What Is A Newborn Hearing Screener

Other Warning Signs Of Hearing Loss

Newborn hearing screening | NHS

Your newborn might be at risk for delayed onset hearing loss if any of the following applies to your baby:

  • You or another caregiver have concerns for hearing
  • There is a family history of childhood hearing loss
  • Your child had a Neonatal Intensive Care Unit stay of longer than 5 days
  • Your child has a history of jaundice requiring blood transfusion
  • Your child has undergone chemotherapy or been treated with an intravenous antibiotic known to be toxic to the hearing and/or balance organs
  • Your child suffered from perinatal asphyxia
  • Your child received extracorporeal membrane oxygenation therapy
  • Your child was exposed to infections that occur before and after birth .
  • Your child has a syndrome, genetic disorder, or craniofacial condition known to be associated with hearing loss.

If one or more of the above circumstances applies to your newborn, routine hearing monitoring is advised. Speak with your childs pediatrician about their recommendations for hearing monitoring and for a referral to an audiologist for routine hearing testing.

Once an appointment with an audiologist has been made for your newborns next hearing test, make sure you have the following information:

  • Audiologists Name
  • Appointment Time
  • Appointment Location/Address

If your baby did not pass the newborn hearing screening or you think your newborn may have hearing loss, use the Find an Audiologist tool to set up an appointment to get your babys hearing checked.

Oticon Newborn Hearing Screener In Bryan Texas

Posted: Hearing Screening Associates is a full-service company that offers an all-inclusive service for screening the hearing of newborn infants. The concept covers everything from personnel and testing to equipment to reporting and billing. The Newborn Hearing Screening Technician performs mandated hearing screening tests for newborn infants, provides education to parents pertaining to the relevance

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Newborn Hearing Screening Methods

The two methods considered suitable for hearing screening are OAE and AABR . OAE testing is quick and inexpensive with regard to the equipment and disposables costs.

AABR testing takes a little more time to perform and the equipment and disposables are more expensive.AABR typically has better test specificity, meaning that fewer babies with normal hearing will be referred for more tests.Also,AABR detects hearing problems caused by conditions in the auditory nervous system whereas OAE only detects cochlear hearing loss.AABR is particularly recommended for babies whose birth history puts them at higher risk for hearing loss.

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When Will The Hearing Test Take Place

You’ll be offered a hearing screening test for your baby within the first few weeks of their life from 12 hours old. The hearing test is usually done before you leave the maternity unit. In some areas, it will be carried out at home.

Your midwife or screener will be able to tell you where and when the screening test will take place. If your baby’s hearing is not screened, ask your child health nurse, midwife, local audiology department or family doctor to arrange an appointment.

Will My Child Be Successful In School

A day in the life of a newborn hearing screener

Like all children, children who are deaf or hard-of-hearing can develop strong academic, social, and emotional skills and succeed in school. Find out how your school system helps children with hearing loss. With your input, your childs school will develop an Individualized Education Program or Individualized Family Service Plan for your child, and you should ask if an educational audiologist is available to be part of the academic team. Explore programs outside of school that may help you and your child and talk with other parents who have already dealt with these issues. The Individuals with Disabilities Education Act ensures that children with hearing loss receive free, appropriate, early-intervention services from birth through the school years. Contact the U.S. Department of Education, along with resources listed in our directory of organizations.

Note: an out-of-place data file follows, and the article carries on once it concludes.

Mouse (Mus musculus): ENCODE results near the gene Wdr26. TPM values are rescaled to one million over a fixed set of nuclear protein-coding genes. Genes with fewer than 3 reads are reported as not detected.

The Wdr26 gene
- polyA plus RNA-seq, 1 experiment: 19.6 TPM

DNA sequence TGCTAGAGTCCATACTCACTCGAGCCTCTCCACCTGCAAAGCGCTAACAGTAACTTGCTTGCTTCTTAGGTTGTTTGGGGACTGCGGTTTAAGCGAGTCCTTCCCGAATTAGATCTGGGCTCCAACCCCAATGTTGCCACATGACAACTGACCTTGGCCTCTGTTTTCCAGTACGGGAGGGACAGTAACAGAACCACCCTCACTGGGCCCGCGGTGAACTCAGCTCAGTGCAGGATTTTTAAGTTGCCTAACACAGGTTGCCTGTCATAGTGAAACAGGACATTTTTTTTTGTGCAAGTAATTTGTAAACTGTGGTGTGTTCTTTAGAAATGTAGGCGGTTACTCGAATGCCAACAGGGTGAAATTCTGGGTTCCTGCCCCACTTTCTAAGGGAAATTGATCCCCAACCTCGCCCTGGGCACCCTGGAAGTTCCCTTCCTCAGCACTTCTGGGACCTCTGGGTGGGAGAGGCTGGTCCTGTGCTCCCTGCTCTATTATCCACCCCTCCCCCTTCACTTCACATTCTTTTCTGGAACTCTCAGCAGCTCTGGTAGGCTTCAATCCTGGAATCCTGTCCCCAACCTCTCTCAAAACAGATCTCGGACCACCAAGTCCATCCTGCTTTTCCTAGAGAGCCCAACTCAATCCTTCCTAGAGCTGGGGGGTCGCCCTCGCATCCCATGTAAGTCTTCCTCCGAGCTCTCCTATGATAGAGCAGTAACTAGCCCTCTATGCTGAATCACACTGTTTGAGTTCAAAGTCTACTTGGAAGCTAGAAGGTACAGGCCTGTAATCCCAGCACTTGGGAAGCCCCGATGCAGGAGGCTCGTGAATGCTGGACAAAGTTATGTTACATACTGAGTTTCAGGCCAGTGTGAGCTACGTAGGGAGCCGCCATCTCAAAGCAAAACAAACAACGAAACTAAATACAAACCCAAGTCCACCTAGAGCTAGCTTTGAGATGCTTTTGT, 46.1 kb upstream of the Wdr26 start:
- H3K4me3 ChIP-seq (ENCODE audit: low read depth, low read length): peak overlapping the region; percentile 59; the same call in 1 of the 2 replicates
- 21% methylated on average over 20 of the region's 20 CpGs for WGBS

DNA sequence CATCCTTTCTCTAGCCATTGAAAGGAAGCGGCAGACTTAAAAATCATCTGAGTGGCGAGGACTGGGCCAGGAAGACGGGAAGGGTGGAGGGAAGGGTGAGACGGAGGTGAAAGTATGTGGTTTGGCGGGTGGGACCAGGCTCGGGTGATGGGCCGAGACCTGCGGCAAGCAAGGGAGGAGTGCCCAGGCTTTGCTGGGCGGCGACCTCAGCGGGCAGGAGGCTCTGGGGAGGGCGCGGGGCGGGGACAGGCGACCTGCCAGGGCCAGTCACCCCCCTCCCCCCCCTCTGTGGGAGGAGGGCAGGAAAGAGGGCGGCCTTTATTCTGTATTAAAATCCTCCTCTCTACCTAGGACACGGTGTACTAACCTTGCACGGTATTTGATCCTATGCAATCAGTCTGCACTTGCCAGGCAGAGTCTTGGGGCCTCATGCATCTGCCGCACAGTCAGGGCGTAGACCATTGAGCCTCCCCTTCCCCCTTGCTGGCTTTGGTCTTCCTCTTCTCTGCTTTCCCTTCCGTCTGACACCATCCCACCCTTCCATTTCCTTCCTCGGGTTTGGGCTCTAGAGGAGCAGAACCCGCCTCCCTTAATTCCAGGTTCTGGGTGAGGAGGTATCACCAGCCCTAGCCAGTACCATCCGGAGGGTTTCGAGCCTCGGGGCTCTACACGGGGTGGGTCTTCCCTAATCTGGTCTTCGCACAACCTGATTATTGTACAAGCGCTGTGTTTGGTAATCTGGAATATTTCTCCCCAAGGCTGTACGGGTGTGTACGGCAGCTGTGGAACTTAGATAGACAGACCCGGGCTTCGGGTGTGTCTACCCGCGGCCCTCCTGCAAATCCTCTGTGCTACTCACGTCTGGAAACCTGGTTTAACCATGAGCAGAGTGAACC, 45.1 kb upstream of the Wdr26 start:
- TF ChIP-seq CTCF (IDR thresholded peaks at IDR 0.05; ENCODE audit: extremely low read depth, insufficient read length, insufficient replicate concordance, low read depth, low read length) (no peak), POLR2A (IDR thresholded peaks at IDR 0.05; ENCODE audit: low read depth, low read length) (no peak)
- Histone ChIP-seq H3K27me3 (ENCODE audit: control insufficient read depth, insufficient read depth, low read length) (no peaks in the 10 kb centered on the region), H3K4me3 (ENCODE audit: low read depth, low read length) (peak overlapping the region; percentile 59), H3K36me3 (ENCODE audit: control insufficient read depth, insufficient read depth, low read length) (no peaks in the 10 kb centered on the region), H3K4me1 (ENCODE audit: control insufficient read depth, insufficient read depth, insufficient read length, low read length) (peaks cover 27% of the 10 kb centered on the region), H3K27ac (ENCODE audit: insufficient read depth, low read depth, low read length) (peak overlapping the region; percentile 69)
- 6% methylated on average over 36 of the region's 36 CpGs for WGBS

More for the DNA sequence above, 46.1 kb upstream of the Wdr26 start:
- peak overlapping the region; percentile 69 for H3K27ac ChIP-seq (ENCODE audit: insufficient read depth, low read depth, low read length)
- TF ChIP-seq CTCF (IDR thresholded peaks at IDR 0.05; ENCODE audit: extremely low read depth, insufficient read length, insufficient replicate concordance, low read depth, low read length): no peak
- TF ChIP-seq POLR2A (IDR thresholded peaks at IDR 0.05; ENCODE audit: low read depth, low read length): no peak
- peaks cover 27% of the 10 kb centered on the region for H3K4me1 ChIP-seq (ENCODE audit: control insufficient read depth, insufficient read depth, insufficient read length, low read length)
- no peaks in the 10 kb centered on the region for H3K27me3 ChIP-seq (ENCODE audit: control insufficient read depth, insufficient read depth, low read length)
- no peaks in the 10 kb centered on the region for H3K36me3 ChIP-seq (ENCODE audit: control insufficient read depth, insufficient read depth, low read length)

An educator teaching a young boy.

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New Version Of The Nhstc

Please Note: As of 10/1/2021, we are introducing an updated version of the NHSTC course NHSTC 2020!

If you are in the process of taking the current NHSTC course we highly recommend you discontinue it and begin taking the updated version as it has lots of great, new information. If you choose not to start the updated version, you will have one week to complete the old course before it is no longer available.

To start the updated version simply log in with your current Moodle account. If you have never enrolled in the past, simply create an account to get started.

Recertification Test UPDATE:

If you took the old course in the past and wish to get re-certified, please log in to the new version and retake the full course, as the pre-test, core curriculum, and post-test are all new. In the future, you can log back in using your same account and re-certify by simply taking the Recertification Test.

We are happy to announce the release of the updated Newborn Hearing Screening Training CurriculumNHSTC 2020.

This version has a new look and feel and improved navigation and accessibility for use with mobile devices. It includes the latest standard of care in newborn hearing screening practices, consistent with the Joint Committee on Infant Hearing 2019 Position Statement.

The screening equipment used throughout the NHSTC is for the purpose of assisting the learner through demonstration. NCHAM and the NHSTC do not endorse the use of any specific type of equipment.

Does The Baby Actually Need A Screening

Yes, all newborns should be screened for hearing loss. In 2019, for example, 98% of U.S. newborns were screened, and 6,000 were identified with permanent hearing loss.

Experts point out that hearing loss can be an invisible condition in newbornsand approximately 95% of babies born deaf have parents with normal hearing. Identifying and addressing a babys hearing loss early in life helps their language and speech development.

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Your Baby Probably Had A Hearing Screening